It’s probably safe to bet they don’t attend the open enrollment info sessions at work, so you wouldn’t be wrong to assume your products don’t suit their YOLO lifestyles. (Do the kids still say that?)
That’s where COVID-19’s impact on insurance can increase your bottom line: “The pandemic has brought to light the importance of having the right protections in place, especially those that protect life and health,” says Editor-in-Chief of Insurance Journal Magazine Andrea Wells in a recent article.
Andrea also shares that, according to The Hartford, the youngest generation typically has the lowest participation rates in company-sponsored benefits. But get this: the latest study says employees in their early 20s are now more likely to upgrade or buy additional benefits offered by their company than they were before the pandemic.
The Future of Benefits Study says that 40% of U.S. workers will consider purchasing life insurance during open enrollment as a result of COVID-19.
Although, “While more workers overall showed interest in upgrading or purchasing additional benefits,” writes Andrea, “the youngest workers indicated the most notable shifts in attitudes.”
3. Open enrollment has new demands and a bigger audience
Agents, open enrollment will look a lot different this year, especially when it comes to participation.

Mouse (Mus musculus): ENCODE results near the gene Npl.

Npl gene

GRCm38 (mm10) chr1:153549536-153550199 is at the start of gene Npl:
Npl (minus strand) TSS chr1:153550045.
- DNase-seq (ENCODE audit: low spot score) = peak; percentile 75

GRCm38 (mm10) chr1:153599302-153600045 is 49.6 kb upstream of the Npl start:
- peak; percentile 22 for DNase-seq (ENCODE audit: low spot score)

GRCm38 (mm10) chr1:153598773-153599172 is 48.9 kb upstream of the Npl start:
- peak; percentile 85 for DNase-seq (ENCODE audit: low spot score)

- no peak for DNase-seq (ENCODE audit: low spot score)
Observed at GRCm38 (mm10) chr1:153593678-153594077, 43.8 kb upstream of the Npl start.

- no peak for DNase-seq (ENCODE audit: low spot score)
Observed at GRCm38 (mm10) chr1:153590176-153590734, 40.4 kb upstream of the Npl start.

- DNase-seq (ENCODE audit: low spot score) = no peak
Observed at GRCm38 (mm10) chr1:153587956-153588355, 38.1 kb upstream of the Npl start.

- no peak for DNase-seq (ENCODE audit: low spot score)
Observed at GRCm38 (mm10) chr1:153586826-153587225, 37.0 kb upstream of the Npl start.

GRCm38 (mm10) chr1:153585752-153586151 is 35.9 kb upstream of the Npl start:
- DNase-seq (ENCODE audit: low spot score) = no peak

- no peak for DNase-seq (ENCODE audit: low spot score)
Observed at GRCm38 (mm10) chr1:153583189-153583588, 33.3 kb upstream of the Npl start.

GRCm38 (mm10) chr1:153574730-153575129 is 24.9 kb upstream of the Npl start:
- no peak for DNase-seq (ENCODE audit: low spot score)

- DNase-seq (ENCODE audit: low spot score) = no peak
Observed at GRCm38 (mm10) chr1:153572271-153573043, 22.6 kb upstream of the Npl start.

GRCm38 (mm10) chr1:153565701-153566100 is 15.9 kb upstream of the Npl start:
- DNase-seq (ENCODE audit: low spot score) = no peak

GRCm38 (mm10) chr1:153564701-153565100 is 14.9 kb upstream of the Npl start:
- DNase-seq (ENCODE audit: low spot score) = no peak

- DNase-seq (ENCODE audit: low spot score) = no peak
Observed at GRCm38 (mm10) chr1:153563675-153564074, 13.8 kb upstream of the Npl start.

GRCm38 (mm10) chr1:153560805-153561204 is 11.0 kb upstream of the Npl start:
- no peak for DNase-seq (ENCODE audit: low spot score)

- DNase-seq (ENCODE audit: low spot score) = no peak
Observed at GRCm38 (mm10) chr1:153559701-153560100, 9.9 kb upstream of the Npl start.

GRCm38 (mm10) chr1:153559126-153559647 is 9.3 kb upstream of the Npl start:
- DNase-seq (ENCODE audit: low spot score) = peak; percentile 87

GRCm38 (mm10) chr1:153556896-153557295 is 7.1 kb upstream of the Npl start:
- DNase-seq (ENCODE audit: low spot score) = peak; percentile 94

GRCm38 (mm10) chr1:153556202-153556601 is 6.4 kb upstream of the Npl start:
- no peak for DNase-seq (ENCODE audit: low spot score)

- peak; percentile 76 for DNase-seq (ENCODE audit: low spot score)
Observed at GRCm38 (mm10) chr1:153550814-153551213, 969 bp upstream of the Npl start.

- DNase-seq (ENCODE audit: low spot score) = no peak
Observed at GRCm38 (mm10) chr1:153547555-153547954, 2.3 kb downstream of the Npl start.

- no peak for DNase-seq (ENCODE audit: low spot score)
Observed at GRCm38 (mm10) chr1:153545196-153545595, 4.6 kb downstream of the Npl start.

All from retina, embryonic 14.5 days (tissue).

First, the Hartford study says COVID-19 has urged surveyed employees to consider purchasing these additional benefits during the next open enrollment:
- 40% are interested in life insurance
- 30% are interested in short-term disability insurance
- 29% are interested in long-term disability insurance
- 27% are interested in critical illness insurance
- 23% are interested in hospital indemnity insurance
Next: Out with the old, in with the virtual!
The way your clients plan to help their employees understand your benefits package during open enrollment is changing, too.
Need (more) proof? “63% of employers say their company’s open enrollment strategy will depend more strongly on online resources this year due to COVID-19,” explains The Hartford in this article about the study.
Depending on online resources might not be the case for smaller employers with fewer than 50 employees, but you still need to be prepared for how COVID-19’s impact on insurance will shift your investments in research, data capabilities, and the right digital tools to support your clients.
“We’ve seen employers begin to transition to more digital tools over time, but for many, the shift to a more virtual experience has been accelerated due to the pandemic,” says Jonathan Bennett.
That means it’s on you to make sure your customers — ya know, the ones offering virtual enrollment experiences for the first time — have the essential resources they need as they turn to digital tools for the benefits season.
Need help closing deals over the phone? Check out our eBook, Closing Insurance Sales Over the Phone: A Pocket Playbook, to snag more clients without being face-to-face and develop a crucial skill for today’s insurance trends.